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3 Pro Tips to Prevent and Control Weeds in Landscaping

Jack Moore
Apr 4, 2019 8:01:00 AM

Preventing weeds can feel like an uphill battle, and in north Texas with our year-round growing season, you’ve got to be vigilant. You can spend hours digging out weeds in landscaping beds only to see new ones sprouting before you know it.

Even in winter, the weeds just don’t take a break. You might wonder if your efforts to stop weeds will ever work. There’s no doubt, dealing with weeds is frustrating. You might have even hired a landscaper to help manage the weeds, and you could be wondering why you’re still seeing weeds all over the place. Won’t they ever go away?!

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Weeds are a typical problem in Denton and Collin counties, TX. Weeds grow in any soil: infertile, poor soil or even rich, healthy earth. They also thrive with little water. Because weeds are so resilient, they can seem to grow faster and with more vigor than the plants in your landscape!


The bottom line: Weeds are aggressive, and you have to be just as persistent to manage them.

The good news is, you can take control of weeds in landscape beds. Here are three pro tips to prevent and control weeds in your north Texas landscaping.

#1 Avoid Common Weeding Mistakes

Here are some common myths about weeds and mistakes when treating them. We hear these comments all the time from north Texas property owners.

I’m worried that weed control will kill my plants.

If you’ve had a bad experience with weed control hurting plants in landscaping beds, that is probably because of an applicator error. The person treating the weeds wasn’t spraying weeds directly on the problem spot, or wind caused spray drift. Also, if it’s too hot outside when weeds are being sprayed, a product can volatize causing it to drift. Weed control product selection is vital and the right selective weed control material should always be utilized. Properly-applied weed control products will manage weeds effectively, and a pro will make sure the right control is used.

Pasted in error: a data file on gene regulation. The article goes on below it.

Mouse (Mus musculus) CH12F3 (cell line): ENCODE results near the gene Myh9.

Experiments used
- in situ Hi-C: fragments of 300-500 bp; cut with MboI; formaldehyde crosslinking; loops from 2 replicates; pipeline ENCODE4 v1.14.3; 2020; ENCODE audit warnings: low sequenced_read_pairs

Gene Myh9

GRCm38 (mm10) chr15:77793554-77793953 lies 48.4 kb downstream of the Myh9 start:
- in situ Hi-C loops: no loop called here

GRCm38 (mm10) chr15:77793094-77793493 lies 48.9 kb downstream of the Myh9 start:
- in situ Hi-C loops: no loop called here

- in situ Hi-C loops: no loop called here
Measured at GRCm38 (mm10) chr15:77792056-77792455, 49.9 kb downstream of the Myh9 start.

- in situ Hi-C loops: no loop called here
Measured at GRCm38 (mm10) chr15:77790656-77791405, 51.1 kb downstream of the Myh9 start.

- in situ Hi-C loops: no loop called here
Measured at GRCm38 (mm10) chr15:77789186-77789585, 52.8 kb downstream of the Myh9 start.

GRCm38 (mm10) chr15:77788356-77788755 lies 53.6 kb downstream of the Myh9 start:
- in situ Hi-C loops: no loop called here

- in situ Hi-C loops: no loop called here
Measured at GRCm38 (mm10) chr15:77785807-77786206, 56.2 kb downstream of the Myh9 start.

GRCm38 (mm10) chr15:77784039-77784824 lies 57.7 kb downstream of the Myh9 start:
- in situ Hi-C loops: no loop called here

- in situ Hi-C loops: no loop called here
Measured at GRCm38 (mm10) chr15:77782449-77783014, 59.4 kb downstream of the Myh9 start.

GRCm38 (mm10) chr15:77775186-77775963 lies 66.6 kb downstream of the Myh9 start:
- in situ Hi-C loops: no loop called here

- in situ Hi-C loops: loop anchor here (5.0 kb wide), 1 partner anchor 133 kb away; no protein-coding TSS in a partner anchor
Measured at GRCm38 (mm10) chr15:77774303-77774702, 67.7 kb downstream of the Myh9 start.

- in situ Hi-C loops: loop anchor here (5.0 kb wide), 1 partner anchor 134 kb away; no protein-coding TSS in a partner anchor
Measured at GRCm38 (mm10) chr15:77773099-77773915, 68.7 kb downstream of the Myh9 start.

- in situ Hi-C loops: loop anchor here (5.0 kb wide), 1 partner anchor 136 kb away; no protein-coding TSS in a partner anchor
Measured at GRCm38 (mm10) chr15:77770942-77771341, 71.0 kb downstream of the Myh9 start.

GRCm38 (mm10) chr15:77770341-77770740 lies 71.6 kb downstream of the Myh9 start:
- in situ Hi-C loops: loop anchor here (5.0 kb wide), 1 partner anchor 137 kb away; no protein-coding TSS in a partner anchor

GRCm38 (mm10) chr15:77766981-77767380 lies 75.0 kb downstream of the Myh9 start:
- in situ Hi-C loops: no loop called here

If I pick weeds out of landscape beds, that should solve the problem.

We wish that were the case. Weeding is not enough. When hand-picking weeds, pieces of roots sometimes snap off, and then weeds will regrow. However, using a post-emergent weed control will provide an effective kill because the materials will translocate through weeds.

I don’t see weeds now, so my landscape doesn’t need weed control.

What you don’t see now could cause you great frustration later. Plenty of north Texas property owners try to fight weeds after they crop up in mulch and take over flower beds. At that point, the problem is front and center, and they might hand-pick the weeds or use a weed control product to hopefully “zap” them.


The problem is, weed growth begins long before weeds are visible. In fact, weed seeds can sit for years underneath a mulched bed and all it takes is a little disruption to the soil or a crack large enough for it to emerge. Or, the soil can simply heat up and all of a sudden, the seed that was tucked away for longer than you know is ready to grow. This is why effective weed control in landscape beds requires using a pre-emergent herbicide to reduce the amount of germinating weeds from reaching the soil line.